There is the necessary, satisfying work of serving others. 
But there is also the soul’s work, which you ignore at your peril. 

And so, for today, anyway, you commit yourself to it fully: The journey inward to find your own truth. The stillness of your mind behind the noise of your doing. The willingness to see the beauty inside yourself, and to honor that.

You sit a while and take in the view, the gentle, slumbering hills, the drifting veil of clouds. This, too, is a kind of compassion - resting, listening, waiting in the silence of your heart. There is a new energy moving in you. A reverence. You can do this. You can dive down into the sacred quiet. You can learn to be at ease here. To be grateful for these hidden treasures in this secret, spacious place.

In a little while, you will walk the long road back. You will return home tomorrow a little different, still holding the hand of your wilder self, having touched for just a moment your own infinity.

Katrina Kenison
(Wife, mother, homemaker, writer, life-long reader, list-maker, recovering perfectionist, and inveterate seeker)

20 October 2017

My 16th anniversary as a missionary living in Kenya; "Living Single Overseas?" by (Elizabeth Spencer)

Single Overseas? 
8 lessons learned the hard way, from someone who did it all wrong

1. Find community that has similar values. 

2. Live with safe people. 
Your home needs to be an oasis.

3. Stay connected with people that love you.
Stay grounded in who you are and where you came from.

4. Know why you are going to live overseas.
You need to know why you are living isolated in a different country and making sacrifices. Being an international woman of mystery isn’t a good enough reason to live overseas alone.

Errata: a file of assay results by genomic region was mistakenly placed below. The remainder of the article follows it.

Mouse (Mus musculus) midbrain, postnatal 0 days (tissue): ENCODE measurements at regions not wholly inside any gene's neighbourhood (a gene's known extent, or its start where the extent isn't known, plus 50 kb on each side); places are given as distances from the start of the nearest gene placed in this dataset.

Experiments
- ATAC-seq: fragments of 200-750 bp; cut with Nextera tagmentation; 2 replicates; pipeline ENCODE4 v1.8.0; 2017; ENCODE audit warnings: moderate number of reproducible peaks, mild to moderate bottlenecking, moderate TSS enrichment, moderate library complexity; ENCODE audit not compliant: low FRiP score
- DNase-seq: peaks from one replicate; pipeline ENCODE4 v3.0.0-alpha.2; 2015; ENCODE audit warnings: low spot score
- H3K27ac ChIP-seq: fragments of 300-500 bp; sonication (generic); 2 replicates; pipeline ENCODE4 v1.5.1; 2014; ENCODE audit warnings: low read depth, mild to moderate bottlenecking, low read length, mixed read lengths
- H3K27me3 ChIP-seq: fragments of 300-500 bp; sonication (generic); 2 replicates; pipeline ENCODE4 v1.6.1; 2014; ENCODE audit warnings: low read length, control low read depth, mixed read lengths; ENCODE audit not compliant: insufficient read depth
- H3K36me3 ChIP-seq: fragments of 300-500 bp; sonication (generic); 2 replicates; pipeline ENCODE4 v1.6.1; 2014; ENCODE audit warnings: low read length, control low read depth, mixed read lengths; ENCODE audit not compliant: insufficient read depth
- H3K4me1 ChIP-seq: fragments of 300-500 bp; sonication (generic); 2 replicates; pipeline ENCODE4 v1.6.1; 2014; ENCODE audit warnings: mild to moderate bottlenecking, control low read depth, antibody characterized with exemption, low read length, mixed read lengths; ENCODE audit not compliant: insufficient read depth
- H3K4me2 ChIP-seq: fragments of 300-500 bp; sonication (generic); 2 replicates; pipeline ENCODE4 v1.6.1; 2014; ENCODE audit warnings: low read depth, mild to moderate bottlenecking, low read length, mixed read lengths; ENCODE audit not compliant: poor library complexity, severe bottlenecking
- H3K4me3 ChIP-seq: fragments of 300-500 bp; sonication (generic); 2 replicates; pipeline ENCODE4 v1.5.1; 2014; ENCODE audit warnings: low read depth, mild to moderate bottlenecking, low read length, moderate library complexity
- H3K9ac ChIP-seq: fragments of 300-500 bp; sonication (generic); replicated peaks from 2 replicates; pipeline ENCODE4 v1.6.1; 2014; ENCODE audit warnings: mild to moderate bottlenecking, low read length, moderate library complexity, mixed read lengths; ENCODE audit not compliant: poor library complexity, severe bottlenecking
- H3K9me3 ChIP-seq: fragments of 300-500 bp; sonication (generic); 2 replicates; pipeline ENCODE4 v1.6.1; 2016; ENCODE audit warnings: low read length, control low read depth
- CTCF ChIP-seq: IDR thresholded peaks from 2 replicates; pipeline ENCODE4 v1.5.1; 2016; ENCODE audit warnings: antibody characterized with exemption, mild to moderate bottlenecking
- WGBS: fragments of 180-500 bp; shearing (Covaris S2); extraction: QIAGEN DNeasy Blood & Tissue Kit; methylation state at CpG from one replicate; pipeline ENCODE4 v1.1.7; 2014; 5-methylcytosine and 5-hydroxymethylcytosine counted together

Honestly, there is only one reason good enough to live overseas:
you have to be called and know it is part of your vocation. 

5. Know what gets you into trouble.
Know your limits and be honest about what you can handle and where you need support as well as boundaries.

6. Know your values.
I was a little vague about what I believed to be right and wrong. The further I got from community and the lonelier I became, the more those values seemed to fade into a distant memory.

7. Know that life in a foreign country is hard.
You are going to mess up, and there is grace for you. Living overseas alone can seem impossible at times and could make you question everything that once seemed certain.

8. Know when it’s time to go home.
I figured that part out too late. I was stubborn and determined to make Africa work for me.

I learned much from my mistakes. Singleness can be an incredible gift to understand who you really are, and living overseas single can heighten that understanding further.

Push into God and become who He created you to be.

Elizabeth Spencer once lived in Malawi for three years. 
She now lives in Ethiopia with her husband, Greg.